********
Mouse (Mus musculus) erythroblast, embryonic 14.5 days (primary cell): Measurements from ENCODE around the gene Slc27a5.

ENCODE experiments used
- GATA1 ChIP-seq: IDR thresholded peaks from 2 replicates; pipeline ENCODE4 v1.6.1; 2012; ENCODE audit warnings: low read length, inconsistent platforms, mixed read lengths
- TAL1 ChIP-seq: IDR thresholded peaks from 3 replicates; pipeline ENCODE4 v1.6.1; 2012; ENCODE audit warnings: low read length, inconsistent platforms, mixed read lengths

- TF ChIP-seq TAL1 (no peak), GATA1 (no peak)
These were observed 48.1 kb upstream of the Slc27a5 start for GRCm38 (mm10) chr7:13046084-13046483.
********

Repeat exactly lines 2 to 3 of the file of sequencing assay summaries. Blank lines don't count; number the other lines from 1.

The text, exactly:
ENCODE experiments used
- GATA1 ChIP-seq: IDR thresholded peaks from 2 replicates; pipeline ENCODE4 v1.6.1; 2012; ENCODE audit warnings: low read length, inconsistent platforms, mixed read lengths